What Android Wear reviews say: Features are great, but it needs a lot of work

At I/O, Google introduced new smartwatches - the Samsung Gear Live and the LG G Watch — powered by Android Wear. These devices are  among the first  to adopt the new Google software specifically crafted for wearables. We had got a glimpse of Wear earlier this year and looked like this new iteration of the OS aims at bringing the refinement of the Google’s card-based design language and the power of Google Now to your wrist and what looked  like a fantastic product. 


Now, both watches are already available in the US, and the G watch will start shipping in India on July 8, followed by Samsung Gear Live, very soon we experience the new Android OS. Till then, here's what the critics are saying.


With Android Wear, Google is focussing on notifications, something we've seen on devices such as the Pebble too. But there's all the Google Now functionality packed in as well. Google blends the card-style UI with voice ability to help users interact easily with the watch. This way, you can tell the watch what it needs to do, and vice versa. Firstly, it does what you'd expect from every watch - tell you the time. Android Wear brings a classic feel as the screen constantly displays the time and lets you choose from several clockface options.


The display also shows tiny cards for phone notifications, weather forecast and counts the number of steps you've taken. "The interface is easy; swiping left allows you to see more, a long swipe to the right dismisses the car," states WSJ.


However, it is simple only when you are looking for basic features. TheVerge points out, "Getting around the watch is simultaneously dead simple and a little complicated. It's dead simple as long as you treat the watch as a dumb terminal to your phone and don't worry about finding those advanced features."


This means accessing notifications and cards is quite similar to what you've been doing so far. However, the rest of the features are buried deep within. "You simply swipe up to scroll through your notifications, swipe right to dismiss them, and swipe left to access more options for each one. It gets complicated when you want to dig into some of the options; they're so buried under hard-to-find "Start" and "Settings" menus that I can only assume Google wants to you mostly ignore them. Fortunately, you can do exactly that most of the time," further says the report.


Android Wear has done a great deal of a job when it comes to  voice command. It doesn't disappoint users when you have to tell the watch what to do. "Even in louder environments where I expected it to fail, the voice recognition was fairly accurate. And yes, when I raise my arm to my mouth, even to set a reminder to pick up toothpaste, I feel like a Secret Service agent," reports WSJ.


However, TheVerge points out, "There is some logic baked in to that voice action, but not enough. It's smart enough not to launch a search on both your Android phone and the watch (it defaults to the watch when available), but not smart enough to know who is saying "Okay Google." It took about 15 seconds for the people around me to figure this out and start messing with me by yelling "Okay Google" when they saw me with my watch. Add in the fact that this thing can send emails and texts with just your voice, and you might have problems if your friends want to mess with you."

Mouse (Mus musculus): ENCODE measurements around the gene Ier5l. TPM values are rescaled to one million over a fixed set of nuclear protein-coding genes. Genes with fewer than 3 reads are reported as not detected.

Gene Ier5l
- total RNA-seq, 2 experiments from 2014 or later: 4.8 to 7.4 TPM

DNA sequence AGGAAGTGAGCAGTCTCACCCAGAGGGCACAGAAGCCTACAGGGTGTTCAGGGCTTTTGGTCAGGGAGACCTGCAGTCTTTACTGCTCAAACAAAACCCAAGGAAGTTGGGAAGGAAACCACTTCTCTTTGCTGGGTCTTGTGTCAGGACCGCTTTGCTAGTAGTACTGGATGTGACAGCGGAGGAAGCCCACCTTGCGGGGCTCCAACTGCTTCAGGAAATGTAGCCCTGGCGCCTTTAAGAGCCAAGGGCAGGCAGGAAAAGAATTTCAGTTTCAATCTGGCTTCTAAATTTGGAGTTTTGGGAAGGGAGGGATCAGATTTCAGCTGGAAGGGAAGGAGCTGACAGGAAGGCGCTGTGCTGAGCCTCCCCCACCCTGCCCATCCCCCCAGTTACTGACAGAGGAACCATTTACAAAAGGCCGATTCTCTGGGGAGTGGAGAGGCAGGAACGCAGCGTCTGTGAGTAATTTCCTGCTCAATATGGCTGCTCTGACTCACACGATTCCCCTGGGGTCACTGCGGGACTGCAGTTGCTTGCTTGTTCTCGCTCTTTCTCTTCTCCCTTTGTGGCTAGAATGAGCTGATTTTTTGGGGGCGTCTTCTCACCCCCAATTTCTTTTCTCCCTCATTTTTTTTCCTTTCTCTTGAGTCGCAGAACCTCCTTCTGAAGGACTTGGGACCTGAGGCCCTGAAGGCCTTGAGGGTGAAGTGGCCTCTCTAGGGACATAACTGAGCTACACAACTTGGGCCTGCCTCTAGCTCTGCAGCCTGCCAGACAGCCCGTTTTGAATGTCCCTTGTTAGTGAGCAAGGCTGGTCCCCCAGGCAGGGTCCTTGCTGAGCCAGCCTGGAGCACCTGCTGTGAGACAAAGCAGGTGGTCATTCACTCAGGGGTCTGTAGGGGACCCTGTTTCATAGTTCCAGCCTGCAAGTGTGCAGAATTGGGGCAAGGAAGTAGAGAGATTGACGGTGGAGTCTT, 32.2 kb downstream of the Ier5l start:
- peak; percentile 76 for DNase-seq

Android Wear is largely based on the card-style Google Now, something we also expect in Android L and eventually extended to OS for cars, connected homes, TV and so on. So, this is just the first step towards Google whole plan of taking card-style Google Now to the core.


Apart from displaying timely information and adhering to your commands, the new OS brings complete phone notifications to your wrist and serves as a handy companion. A Gizmag report states,"Like most smartwatches, Android Wear is largely about notifications. But while other watches simply forward a few lines of text from your smartphone's notification center, Wear handles alerts more maturely. With Wear, you don't just read a few words from an incoming message. You can also read the full message (other watches usually cut off longer emails), see your friend's contact picture in the background, view your conversation history and reply by voice. It handles SMS, email and Hangouts (though you can't start a new Hangout, only reply to an existing thread). It even lets you archive Gmail messages when you're done with them."


With Google Now in tow, the smartwatch is also capable of telling you what you need to do. It mines Gmail, calendar, web searches as well as other Google interaction, which makes it possible to alert users about meetings, appointments, traffic and so on. "You should leave now for Dave and Laura's rehearsal dinner -  my wrist buzzed at 7:05 p.m. as I was blow-drying my hair. With one swipe to the left, Google told me there'd be traffic on the way to the restaurant. Some updates are less vital, but still helpful. Having recently searched for "The Price is Right," my wrist buzzed to tell me the game show was going to be on in a few hours, said WSJ's  Joanna Stern.


"There are more signs of Android Wear's infancy. While third-party fitness apps like Nike will start to work with the software, the watch's current tracking capabilities don't go much beyond step counting. The Samsung model does have a heart-rate monitor, but for fitness you're still better off with a dedicated band", she adds.


Android Wear still comes across a little clumsy, something we usually expect from a new products. It doesn't seem polished and one cannot expect much on the fitness side either. It is more of a companion for those who don't want to pull out their device, at least till Google Fit support comes by. Till then it's a slightly more advanced second-screen for your notifications.

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